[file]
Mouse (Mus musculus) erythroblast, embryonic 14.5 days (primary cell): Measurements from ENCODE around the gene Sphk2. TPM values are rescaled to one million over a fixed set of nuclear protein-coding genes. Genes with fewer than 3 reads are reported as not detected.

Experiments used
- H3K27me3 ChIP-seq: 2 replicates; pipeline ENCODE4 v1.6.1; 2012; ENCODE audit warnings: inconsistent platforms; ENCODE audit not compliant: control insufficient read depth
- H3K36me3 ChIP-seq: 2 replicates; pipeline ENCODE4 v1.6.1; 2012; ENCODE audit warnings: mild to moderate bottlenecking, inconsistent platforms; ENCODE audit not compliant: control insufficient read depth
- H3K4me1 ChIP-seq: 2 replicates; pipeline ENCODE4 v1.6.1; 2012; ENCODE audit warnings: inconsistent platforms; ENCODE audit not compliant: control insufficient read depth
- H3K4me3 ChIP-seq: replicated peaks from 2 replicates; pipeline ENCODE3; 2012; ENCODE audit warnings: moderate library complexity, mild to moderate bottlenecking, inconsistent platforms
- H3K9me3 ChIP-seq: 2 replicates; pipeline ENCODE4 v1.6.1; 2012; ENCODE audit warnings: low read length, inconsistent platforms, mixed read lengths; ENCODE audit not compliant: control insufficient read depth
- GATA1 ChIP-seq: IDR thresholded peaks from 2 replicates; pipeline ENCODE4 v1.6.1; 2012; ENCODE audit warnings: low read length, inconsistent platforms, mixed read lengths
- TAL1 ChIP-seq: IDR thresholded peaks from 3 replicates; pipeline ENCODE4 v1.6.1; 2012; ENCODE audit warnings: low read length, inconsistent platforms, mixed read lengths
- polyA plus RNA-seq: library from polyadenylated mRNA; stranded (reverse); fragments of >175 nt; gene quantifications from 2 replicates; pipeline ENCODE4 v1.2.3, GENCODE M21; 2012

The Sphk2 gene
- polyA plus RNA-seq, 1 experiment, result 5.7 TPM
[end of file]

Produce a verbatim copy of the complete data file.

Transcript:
Mouse (Mus musculus) erythroblast, embryonic 14.5 days (primary cell): Measurements from ENCODE around the gene Sphk2. TPM values are rescaled to one million over a fixed set of nuclear protein-coding genes. Genes with fewer than 3 reads are reported as not detected.

Experiments used
- H3K27me3 ChIP-seq: 2 replicates; pipeline ENCODE4 v1.6.1; 2012; ENCODE audit warnings: inconsistent platforms; ENCODE audit not compliant: control insufficient read depth
- H3K36me3 ChIP-seq: 2 replicates; pipeline ENCODE4 v1.6.1; 2012; ENCODE audit warnings: mild to moderate bottlenecking, inconsistent platforms; ENCODE audit not compliant: control insufficient read depth
- H3K4me1 ChIP-seq: 2 replicates; pipeline ENCODE4 v1.6.1; 2012; ENCODE audit warnings: inconsistent platforms; ENCODE audit not compliant: control insufficient read depth
- H3K4me3 ChIP-seq: replicated peaks from 2 replicates; pipeline ENCODE3; 2012; ENCODE audit warnings: moderate library complexity, mild to moderate bottlenecking, inconsistent platforms
- H3K9me3 ChIP-seq: 2 replicates; pipeline ENCODE4 v1.6.1; 2012; ENCODE audit warnings: low read length, inconsistent platforms, mixed read lengths; ENCODE audit not compliant: control insufficient read depth
- GATA1 ChIP-seq: IDR thresholded peaks from 2 replicates; pipeline ENCODE4 v1.6.1; 2012; ENCODE audit warnings: low read length, inconsistent platforms, mixed read lengths
- TAL1 ChIP-seq: IDR thresholded peaks from 3 replicates; pipeline ENCODE4 v1.6.1; 2012; ENCODE audit warnings: low read length, inconsistent platforms, mixed read lengths
- polyA plus RNA-seq: library from polyadenylated mRNA; stranded (reverse); fragments of >175 nt; gene quantifications from 2 replicates; pipeline ENCODE4 v1.2.3, GENCODE M21; 2012

The Sphk2 gene
- polyA plus RNA-seq, 1 experiment, result 5.7 TPM